Next, we will need to install Flask and other necessary dependencies. I will assume you have pip installed; if you are using a Trottier computer, pip will already be installed, but you will need to run this shell script to allow yourself to install packages. One easy way to do this is with the following command:

curl https://raw.githubusercontent.com/hack101/lesson3/master/setup.sh | sh

This downloads the script and runs it on your computer. You do not need to do this if you are using your own computer. If you downloaded the starter packages, setup.sh is already there, and you can simply type sh setup.sh to run it.

As for the packages, we will be using these packages:

Flask
requests
python-firebase

You can install each one by typing pip install Flask, pip install requests, and pip install python-firebase, or by downloading this file and running pip install -r FILENAME where FILENAME is what you called the downloaded file. Or, you can type in the following two lines:

curl https://raw.githubusercontent.com/hack101/lesson3/master/packages.txt > packages.txt
sudo pip install -r packages.txt

If you are using a Trottier computer you do not need "sudo". The starter package also includes this packages file, so if you downloaded that you only need to run sudo pip install -r packages.txt.

Organizing our application

Now we are all set to start developing our application. Let's begin by creating a new folder for our project, called lesson3, and inside of it we will add two folders: static and templates. The static folder will hold any assets that we want to be able to access, such as CSS and Javascript files. The other folder, templates, will hold our templates, which will specify how we want the pages on our website to look. Before, we used HTML files to represent the structure of our pages. Our templates are special types of HTML files, which can include variables which our Python application will fill in. More on this soon.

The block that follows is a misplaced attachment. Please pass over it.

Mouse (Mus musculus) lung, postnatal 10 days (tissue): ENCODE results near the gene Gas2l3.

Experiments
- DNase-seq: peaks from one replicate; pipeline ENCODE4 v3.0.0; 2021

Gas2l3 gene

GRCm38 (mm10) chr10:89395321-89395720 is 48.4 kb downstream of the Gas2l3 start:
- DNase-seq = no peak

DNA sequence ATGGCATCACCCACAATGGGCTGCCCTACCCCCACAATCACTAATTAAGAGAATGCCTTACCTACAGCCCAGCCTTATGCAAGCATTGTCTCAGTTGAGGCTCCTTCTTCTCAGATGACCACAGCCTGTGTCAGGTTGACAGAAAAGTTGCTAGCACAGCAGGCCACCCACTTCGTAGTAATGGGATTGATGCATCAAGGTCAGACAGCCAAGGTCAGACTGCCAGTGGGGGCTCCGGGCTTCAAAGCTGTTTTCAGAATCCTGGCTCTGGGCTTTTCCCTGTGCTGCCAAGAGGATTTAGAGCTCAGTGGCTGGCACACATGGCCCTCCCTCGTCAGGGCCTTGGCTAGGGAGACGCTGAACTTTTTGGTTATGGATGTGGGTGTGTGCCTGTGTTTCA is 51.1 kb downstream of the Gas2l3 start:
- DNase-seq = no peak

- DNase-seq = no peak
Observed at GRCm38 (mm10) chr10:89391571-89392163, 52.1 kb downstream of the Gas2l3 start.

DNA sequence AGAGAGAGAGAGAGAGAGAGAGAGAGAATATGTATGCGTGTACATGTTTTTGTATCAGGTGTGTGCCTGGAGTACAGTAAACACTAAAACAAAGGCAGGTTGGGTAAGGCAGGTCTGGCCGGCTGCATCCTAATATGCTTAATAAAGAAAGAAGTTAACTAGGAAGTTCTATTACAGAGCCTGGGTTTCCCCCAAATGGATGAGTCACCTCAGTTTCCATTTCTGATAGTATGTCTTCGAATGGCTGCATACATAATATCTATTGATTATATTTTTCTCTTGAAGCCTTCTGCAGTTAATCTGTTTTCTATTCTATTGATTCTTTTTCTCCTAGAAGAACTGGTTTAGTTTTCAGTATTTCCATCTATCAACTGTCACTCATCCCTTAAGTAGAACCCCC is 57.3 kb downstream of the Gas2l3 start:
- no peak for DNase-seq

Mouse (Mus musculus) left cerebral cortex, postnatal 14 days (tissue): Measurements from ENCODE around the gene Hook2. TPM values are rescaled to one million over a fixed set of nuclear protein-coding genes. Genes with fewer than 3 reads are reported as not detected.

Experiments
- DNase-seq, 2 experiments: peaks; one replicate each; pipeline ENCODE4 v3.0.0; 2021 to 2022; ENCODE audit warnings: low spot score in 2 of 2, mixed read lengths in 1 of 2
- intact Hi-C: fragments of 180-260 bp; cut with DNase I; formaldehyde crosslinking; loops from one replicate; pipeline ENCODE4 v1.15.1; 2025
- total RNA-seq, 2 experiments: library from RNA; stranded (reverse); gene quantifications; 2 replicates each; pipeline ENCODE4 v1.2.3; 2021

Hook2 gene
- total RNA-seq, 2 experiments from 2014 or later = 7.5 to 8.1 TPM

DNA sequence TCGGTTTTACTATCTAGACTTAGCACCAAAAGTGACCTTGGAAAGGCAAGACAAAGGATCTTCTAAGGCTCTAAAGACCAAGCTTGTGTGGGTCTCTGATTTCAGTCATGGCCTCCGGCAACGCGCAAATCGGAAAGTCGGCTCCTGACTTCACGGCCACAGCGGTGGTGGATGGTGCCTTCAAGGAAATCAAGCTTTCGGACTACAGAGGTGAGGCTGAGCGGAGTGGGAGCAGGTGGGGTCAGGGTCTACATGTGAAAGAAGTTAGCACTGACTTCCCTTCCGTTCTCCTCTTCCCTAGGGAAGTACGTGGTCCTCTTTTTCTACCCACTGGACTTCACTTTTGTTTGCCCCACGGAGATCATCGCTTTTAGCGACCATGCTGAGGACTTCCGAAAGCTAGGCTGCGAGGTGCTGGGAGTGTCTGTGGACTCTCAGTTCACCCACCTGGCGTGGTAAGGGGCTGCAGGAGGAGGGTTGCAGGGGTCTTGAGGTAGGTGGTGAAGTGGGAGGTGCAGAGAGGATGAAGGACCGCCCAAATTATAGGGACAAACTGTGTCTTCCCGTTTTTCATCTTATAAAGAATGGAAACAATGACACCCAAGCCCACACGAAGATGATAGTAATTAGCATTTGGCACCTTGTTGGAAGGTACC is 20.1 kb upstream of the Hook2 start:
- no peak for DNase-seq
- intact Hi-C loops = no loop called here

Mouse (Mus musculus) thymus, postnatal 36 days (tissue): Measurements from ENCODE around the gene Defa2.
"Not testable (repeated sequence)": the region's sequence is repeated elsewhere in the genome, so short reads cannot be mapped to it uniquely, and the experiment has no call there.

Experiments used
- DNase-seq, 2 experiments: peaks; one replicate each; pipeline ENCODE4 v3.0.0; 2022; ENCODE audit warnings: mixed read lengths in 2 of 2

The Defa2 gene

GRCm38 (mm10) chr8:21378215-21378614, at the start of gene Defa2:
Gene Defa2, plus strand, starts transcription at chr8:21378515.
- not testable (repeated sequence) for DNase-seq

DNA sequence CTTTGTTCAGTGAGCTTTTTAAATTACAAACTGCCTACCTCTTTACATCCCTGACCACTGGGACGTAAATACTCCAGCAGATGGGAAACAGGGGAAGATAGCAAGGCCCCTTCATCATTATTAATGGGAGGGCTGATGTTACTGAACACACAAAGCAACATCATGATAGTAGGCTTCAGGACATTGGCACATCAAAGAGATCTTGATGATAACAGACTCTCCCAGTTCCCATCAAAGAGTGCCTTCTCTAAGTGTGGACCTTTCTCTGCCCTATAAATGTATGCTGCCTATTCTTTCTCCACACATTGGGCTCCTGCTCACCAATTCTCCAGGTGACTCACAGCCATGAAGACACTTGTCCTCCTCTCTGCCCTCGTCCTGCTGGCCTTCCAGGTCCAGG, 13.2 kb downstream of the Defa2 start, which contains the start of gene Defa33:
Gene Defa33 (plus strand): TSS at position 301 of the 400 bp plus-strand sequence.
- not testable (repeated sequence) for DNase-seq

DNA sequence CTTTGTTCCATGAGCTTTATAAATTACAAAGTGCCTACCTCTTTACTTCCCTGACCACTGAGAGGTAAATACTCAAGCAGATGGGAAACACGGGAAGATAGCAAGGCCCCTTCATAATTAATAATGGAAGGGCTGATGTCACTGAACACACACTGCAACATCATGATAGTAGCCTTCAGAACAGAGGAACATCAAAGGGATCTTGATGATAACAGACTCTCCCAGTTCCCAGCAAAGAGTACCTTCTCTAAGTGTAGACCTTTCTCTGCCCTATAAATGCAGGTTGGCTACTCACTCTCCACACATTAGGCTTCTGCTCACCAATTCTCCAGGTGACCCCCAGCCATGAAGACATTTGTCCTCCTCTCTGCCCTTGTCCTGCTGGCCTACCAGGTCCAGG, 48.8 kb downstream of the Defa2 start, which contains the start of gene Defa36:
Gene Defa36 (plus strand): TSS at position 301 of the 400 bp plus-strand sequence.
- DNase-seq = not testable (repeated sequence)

The logic behind our application will be in a file called app.py, which will sit inside of lesson3. So make an empty file called app.py, and now our directory structure should look like this:

Folder structure

Let's get a sort of "hello world" going with Flask. Inside app.py, we will add the following code:

from flask import Flask

# config
# server will reload on source changes, and provide a debugger for errors
DEBUG = True

app = Flask(__name__)
app.config.from_object(__name__) # consume the configuration above

# decorator which tells flask what url triggers this fn
@app.route('/')